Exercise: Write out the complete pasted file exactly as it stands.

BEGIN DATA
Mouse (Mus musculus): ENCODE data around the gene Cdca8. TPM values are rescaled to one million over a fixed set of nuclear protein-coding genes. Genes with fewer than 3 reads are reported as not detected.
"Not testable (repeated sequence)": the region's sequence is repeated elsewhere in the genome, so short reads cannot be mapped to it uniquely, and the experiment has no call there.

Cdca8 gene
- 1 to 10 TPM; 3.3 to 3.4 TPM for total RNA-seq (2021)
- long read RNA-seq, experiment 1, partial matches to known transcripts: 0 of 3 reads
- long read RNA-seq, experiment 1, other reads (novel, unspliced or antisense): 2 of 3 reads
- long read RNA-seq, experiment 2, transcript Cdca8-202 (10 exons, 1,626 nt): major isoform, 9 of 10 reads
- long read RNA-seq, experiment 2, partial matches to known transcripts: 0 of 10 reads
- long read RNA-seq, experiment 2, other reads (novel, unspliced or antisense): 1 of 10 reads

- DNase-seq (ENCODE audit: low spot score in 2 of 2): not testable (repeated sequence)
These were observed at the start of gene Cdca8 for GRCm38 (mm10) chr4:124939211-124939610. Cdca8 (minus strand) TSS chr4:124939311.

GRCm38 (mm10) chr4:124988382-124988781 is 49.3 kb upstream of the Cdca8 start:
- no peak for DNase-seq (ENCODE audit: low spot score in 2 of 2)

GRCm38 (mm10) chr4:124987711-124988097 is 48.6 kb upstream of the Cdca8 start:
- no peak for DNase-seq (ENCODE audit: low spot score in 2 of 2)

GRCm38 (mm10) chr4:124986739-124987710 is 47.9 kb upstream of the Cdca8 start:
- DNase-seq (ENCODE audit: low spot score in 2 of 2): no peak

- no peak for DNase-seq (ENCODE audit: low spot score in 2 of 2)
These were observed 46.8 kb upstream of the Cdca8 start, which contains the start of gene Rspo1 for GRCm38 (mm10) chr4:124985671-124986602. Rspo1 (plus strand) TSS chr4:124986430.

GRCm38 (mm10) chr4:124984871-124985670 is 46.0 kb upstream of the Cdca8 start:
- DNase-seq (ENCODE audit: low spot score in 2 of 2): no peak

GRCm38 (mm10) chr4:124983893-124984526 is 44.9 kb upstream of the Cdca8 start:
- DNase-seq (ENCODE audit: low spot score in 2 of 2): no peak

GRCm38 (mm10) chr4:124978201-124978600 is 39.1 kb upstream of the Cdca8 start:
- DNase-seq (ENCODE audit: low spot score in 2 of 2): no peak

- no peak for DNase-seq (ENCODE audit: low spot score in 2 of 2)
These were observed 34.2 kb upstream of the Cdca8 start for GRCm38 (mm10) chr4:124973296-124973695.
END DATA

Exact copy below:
Mouse (Mus musculus): ENCODE data around the gene Cdca8. TPM values are rescaled to one million over a fixed set of nuclear protein-coding genes. Genes with fewer than 3 reads are reported as not detected.
"Not testable (repeated sequence)": the region's sequence is repeated elsewhere in the genome, so short reads cannot be mapped to it uniquely, and the experiment has no call there.

Cdca8 gene
- 1 to 10 TPM; 3.3 to 3.4 TPM for total RNA-seq (2021)
- long read RNA-seq, experiment 1, partial matches to known transcripts: 0 of 3 reads
- long read RNA-seq, experiment 1, other reads (novel, unspliced or antisense): 2 of 3 reads
- long read RNA-seq, experiment 2, transcript Cdca8-202 (10 exons, 1,626 nt): major isoform, 9 of 10 reads
- long read RNA-seq, experiment 2, partial matches to known transcripts: 0 of 10 reads
- long read RNA-seq, experiment 2, other reads (novel, unspliced or antisense): 1 of 10 reads

- DNase-seq (ENCODE audit: low spot score in 2 of 2): not testable (repeated sequence)
These were observed at the start of gene Cdca8 for GRCm38 (mm10) chr4:124939211-124939610. Cdca8 (minus strand) TSS chr4:124939311.

GRCm38 (mm10) chr4:124988382-124988781 is 49.3 kb upstream of the Cdca8 start:
- no peak for DNase-seq (ENCODE audit: low spot score in 2 of 2)

GRCm38 (mm10) chr4:124987711-124988097 is 48.6 kb upstream of the Cdca8 start:
- no peak for DNase-seq (ENCODE audit: low spot score in 2 of 2)

GRCm38 (mm10) chr4:124986739-124987710 is 47.9 kb upstream of the Cdca8 start:
- DNase-seq (ENCODE audit: low spot score in 2 of 2): no peak

- no peak for DNase-seq (ENCODE audit: low spot score in 2 of 2)
These were observed 46.8 kb upstream of the Cdca8 start, which contains the start of gene Rspo1 for GRCm38 (mm10) chr4:124985671-124986602. Rspo1 (plus strand) TSS chr4:124986430.

GRCm38 (mm10) chr4:124984871-124985670 is 46.0 kb upstream of the Cdca8 start:
- DNase-seq (ENCODE audit: low spot score in 2 of 2): no peak

GRCm38 (mm10) chr4:124983893-124984526 is 44.9 kb upstream of the Cdca8 start:
- DNase-seq (ENCODE audit: low spot score in 2 of 2): no peak

GRCm38 (mm10) chr4:124978201-124978600 is 39.1 kb upstream of the Cdca8 start:
- DNase-seq (ENCODE audit: low spot score in 2 of 2): no peak

- no peak for DNase-seq (ENCODE audit: low spot score in 2 of 2)
These were observed 34.2 kb upstream of the Cdca8 start for GRCm38 (mm10) chr4:124973296-124973695.